To Everything There is a Season
To every thing there is a season, and a time to every purpose under the heaven: A time to be born, and a time to die; a time to plant, and a time to pluck up that which is planted; A time to kill, and a time to heal; a time to break down, and a time to build up; A time to weep, and a time to laugh; a time to mourn, and a time to dance; A time to cast away stones, and a time to gather stones together; a time to embrace, and a time to refrain from embracing; A time to get, and a time to lose; a time to keep, and a time to cast away; A time to rend, and a time to sew; a time to keep silence, and a time to speak; A time to love, and a time to hate; a time of war, and a time of peace (Ecclesiastes 3:1-8, King James Version).
A time to be sick. I remember being ill and eventually staying in the hospital for six days. The doctors determined I had serum sickness. Gale Encyclopedia of Medicine defines serum sickness as, “very similar to an allergic reaction. The patient’s immune system recognizes the proteins in the drug or antiserum as foreign proteins, and produces its own antibodies to protect against the foreign proteins,” (Uretsky, 2006). I suffered from cystic acne, and took Bactrim to prevent/control it. After 30 days of taking the prescribed medication I had flu-like symptoms. If I waited another day before going to the hospital, I would’ve been in a coma. I am thankful for my mother and grandmother for caring and responding in time.
Bowers, M. (2008, March). Concord, NC
I was in the process to purchase my first home and lived with my mother. The house came later, but I’ll never forget when my mother [whom cared for me the entire weekend] went to work. The house was silent when she left, and I was scared. I believe she thought I had a cold and was being dramatic since my grandmother spoiled me whenever I was sick [even as an adult]. Nonetheless, I remember giving myself a “pep-talk” to walk to the bathroom—I was extremely weak. Afterwards, I called my grandmother and asked her to come over, but I had to go downstairs to unlock the door. After another “pep-talk” somehow I made it to the couch and minutes later, my grandmother was there. Grandma wanted to call 911 to rush me to the hospital, but I declined because of the cost of riding in an ambulance [that was stupid, but I was in my 20’s]. So, she called my mother. Mom instructed grandma to call the doctor; I had an appointment later that day.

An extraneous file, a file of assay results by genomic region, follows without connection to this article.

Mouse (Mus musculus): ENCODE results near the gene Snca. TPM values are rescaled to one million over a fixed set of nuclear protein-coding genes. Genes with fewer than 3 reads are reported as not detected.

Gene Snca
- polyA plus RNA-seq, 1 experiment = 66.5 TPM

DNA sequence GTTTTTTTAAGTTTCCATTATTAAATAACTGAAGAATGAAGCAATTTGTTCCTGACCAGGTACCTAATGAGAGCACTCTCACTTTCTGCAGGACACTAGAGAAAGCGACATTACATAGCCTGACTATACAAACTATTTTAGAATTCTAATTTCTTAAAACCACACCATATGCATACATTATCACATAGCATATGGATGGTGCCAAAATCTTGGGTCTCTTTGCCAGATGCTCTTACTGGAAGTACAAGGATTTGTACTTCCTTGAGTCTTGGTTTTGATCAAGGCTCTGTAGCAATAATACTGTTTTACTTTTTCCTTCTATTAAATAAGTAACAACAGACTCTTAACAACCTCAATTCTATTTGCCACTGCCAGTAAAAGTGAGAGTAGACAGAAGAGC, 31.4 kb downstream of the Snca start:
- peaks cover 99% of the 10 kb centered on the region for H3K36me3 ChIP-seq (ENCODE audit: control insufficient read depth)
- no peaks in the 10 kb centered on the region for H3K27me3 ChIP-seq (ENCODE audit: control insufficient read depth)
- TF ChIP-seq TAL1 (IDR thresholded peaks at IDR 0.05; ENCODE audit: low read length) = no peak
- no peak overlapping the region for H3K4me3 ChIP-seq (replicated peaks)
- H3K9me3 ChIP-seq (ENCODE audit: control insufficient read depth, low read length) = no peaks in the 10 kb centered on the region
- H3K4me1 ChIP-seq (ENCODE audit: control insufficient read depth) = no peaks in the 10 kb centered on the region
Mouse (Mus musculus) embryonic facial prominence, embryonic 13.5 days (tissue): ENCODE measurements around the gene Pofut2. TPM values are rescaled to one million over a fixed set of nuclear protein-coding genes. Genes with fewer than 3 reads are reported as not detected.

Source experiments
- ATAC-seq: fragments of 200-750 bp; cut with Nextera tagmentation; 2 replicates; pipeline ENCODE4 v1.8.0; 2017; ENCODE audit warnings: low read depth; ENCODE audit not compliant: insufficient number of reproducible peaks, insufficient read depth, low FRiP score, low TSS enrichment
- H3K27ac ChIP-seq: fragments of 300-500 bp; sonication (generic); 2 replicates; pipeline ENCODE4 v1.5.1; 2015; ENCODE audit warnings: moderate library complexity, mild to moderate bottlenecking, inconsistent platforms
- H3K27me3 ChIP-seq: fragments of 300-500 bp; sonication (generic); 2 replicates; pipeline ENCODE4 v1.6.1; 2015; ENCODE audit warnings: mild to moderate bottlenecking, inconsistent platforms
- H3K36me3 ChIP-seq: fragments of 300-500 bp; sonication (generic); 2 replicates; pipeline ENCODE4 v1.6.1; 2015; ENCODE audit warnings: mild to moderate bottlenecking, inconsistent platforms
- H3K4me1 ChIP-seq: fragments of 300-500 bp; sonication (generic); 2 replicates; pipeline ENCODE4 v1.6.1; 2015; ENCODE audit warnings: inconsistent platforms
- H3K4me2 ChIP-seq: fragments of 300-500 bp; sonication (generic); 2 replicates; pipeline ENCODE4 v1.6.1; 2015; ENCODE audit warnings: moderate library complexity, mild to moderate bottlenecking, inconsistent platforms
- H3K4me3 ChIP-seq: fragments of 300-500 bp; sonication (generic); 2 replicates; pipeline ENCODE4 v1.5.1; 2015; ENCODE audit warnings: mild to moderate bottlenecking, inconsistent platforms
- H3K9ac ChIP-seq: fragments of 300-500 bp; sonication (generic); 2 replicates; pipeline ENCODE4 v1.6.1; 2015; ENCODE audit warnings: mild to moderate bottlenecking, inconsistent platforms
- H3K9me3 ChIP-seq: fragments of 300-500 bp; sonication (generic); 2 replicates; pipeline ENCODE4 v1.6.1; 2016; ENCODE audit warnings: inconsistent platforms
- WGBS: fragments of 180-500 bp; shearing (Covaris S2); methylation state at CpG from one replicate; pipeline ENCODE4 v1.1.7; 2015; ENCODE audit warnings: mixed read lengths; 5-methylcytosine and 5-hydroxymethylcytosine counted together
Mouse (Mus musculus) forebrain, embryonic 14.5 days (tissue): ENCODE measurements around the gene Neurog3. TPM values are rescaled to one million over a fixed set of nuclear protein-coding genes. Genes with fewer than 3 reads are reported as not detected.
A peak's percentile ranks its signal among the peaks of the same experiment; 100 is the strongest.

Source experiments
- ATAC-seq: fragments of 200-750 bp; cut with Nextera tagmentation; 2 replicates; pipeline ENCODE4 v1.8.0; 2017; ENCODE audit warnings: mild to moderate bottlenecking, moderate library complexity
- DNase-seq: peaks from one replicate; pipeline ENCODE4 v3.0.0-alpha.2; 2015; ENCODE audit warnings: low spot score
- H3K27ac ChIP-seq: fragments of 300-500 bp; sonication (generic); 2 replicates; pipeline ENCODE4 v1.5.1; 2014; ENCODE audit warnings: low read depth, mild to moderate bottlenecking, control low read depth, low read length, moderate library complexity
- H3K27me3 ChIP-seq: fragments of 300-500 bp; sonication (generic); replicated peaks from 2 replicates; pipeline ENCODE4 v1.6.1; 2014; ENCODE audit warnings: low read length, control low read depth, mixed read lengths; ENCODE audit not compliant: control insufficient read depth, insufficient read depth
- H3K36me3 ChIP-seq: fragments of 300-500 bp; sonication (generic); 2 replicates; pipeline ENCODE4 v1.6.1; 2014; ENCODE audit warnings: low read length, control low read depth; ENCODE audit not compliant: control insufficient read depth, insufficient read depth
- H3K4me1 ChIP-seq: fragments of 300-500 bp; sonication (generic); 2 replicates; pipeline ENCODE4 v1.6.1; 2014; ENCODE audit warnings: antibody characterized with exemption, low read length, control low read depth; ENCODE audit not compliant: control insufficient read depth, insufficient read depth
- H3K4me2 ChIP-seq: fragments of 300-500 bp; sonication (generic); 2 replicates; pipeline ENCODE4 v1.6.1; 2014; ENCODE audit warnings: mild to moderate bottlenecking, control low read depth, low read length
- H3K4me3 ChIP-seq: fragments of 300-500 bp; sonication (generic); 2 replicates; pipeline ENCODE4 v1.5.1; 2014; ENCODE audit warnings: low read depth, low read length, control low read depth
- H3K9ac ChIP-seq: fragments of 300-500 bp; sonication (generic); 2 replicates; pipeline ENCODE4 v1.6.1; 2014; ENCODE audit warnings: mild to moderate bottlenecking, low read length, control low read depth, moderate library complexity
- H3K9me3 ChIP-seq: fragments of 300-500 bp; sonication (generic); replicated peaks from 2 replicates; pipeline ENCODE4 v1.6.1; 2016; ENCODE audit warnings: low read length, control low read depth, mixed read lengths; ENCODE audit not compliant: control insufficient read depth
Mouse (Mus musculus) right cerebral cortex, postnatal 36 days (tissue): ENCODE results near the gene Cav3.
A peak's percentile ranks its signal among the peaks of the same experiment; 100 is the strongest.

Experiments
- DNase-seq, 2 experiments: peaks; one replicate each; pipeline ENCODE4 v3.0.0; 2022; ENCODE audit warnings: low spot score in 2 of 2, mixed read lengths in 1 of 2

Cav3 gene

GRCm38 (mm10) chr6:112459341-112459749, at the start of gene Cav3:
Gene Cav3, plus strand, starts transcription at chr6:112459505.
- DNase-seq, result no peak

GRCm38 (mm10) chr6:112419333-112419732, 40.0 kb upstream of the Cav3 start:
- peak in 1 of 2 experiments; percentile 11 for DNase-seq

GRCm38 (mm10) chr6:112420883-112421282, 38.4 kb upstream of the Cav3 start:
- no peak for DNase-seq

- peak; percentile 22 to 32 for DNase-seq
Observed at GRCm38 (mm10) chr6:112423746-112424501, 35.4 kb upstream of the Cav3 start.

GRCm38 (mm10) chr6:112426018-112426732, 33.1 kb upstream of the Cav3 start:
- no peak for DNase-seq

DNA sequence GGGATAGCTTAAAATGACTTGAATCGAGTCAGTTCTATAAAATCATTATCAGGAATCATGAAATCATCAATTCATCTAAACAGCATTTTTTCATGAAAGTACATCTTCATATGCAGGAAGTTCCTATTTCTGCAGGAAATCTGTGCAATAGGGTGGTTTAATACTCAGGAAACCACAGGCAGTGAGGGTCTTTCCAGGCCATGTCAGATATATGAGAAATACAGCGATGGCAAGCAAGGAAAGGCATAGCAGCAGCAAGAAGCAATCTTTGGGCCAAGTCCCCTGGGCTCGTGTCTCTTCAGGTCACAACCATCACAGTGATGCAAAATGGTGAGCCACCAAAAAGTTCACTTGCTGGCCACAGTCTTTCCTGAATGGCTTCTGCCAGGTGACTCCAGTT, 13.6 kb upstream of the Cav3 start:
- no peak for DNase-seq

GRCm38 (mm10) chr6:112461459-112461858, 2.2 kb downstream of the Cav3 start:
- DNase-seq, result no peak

Mom rushed home to get me ready for the appointment; that’s when she noticed I was worse. Our textbook states responsiveness is, “responsibility that meets the call of the Other, even when the call is unwanted,” (Arnett, Bell, & Fritz, 2009, p. 192). When the doctor saw me she called the hospital, so they could admit me. Being admitted into the hospital was most helpful in that particular situation. Although I was ill, I was happy to receive proper care. Thus, on the road to recovery. “Health care communication ethics seeks to protect and promote care—care is the communicative action or practice that links the good of responsiveness to the Other,” (Arnett et. al., 2009, p. 199).
Even though I was happy to receive proper care, I was unaware I would be disturbed [from sleep] every few hours during the night shift—that was unhelpful, but necessary. I wasn’t accustomed to receiving care 24/7. Arnett et al. (2009) writes, “health care communication ethics understands health not in what happens to us, but in our response to that which meets us,” (p. 195). The road to recovery was long. Unfortunately, the dermatologist whom prescribed the Bactrim never checked on me [his patient] after notified I was in the hospital [under his care]. As a result, I am no longer his patient. I believe dialogic attentiveness was crucial in my situation as, “health care communication ethics requires attentiveness to the nature of the response called for in the act of caring,” (Arnett, et al., 2009, p. 205). However, I met my current dermatologist while hospitalized. After several months of recovery, I was able to return back to work and continue my normal routine.
Arnett, R. C., Fritz Harden, J. M., & Bell, L. M. (2009). Communication
ethics literacy: Dialogue and difference. Los Angeles, CA: Sage.
Uretsky, Samuel. “Serum Sickness.” Gale Encyclopedia of Medicine,
3rd ed. 2006. Retrieved August 13, 2016 from Encyclopedia.com: